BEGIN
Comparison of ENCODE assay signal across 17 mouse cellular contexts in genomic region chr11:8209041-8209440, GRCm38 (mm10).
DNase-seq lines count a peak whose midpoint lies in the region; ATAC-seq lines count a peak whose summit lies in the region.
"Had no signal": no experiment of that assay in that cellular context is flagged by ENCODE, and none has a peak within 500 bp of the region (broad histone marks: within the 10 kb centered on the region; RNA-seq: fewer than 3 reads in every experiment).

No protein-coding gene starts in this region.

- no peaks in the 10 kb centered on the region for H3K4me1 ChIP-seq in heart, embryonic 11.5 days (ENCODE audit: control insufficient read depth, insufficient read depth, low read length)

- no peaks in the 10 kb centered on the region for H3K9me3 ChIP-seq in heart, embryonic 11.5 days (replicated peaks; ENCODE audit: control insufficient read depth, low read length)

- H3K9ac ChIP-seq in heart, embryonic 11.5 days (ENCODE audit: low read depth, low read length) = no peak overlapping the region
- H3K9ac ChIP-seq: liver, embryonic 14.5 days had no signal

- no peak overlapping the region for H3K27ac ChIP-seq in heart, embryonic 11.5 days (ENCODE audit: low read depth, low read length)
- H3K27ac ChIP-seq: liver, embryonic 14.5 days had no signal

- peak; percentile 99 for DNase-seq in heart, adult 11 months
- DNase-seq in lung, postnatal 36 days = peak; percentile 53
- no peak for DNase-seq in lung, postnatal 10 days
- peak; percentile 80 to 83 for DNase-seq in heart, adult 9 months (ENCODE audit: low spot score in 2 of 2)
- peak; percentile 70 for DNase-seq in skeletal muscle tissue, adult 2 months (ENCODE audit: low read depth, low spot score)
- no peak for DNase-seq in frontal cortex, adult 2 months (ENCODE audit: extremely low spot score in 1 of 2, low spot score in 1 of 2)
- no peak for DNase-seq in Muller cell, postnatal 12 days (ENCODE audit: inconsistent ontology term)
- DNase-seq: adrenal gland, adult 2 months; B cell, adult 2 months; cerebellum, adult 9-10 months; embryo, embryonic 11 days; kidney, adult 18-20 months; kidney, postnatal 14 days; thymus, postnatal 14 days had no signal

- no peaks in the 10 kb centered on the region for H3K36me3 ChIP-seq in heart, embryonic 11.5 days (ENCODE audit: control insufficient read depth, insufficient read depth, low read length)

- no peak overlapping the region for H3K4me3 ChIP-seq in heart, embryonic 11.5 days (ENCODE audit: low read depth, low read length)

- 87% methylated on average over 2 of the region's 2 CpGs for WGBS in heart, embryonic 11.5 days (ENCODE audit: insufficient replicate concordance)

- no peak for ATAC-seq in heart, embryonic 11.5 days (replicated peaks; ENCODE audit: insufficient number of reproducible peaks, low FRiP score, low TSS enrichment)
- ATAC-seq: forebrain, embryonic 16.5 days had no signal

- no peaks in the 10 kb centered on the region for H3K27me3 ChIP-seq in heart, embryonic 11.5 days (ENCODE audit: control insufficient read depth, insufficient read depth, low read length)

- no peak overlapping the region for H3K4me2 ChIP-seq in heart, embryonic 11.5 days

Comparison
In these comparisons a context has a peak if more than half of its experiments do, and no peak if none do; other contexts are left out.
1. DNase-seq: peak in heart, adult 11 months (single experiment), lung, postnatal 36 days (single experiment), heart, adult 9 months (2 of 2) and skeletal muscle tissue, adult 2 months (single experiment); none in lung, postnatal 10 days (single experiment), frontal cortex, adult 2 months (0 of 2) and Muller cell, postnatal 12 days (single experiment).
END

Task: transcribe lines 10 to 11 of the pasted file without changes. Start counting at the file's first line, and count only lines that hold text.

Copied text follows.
- H3K27ac ChIP-seq: liver, embryonic 14.5 days had no signal

- peak; percentile 99 for DNase-seq in heart, adult 11 months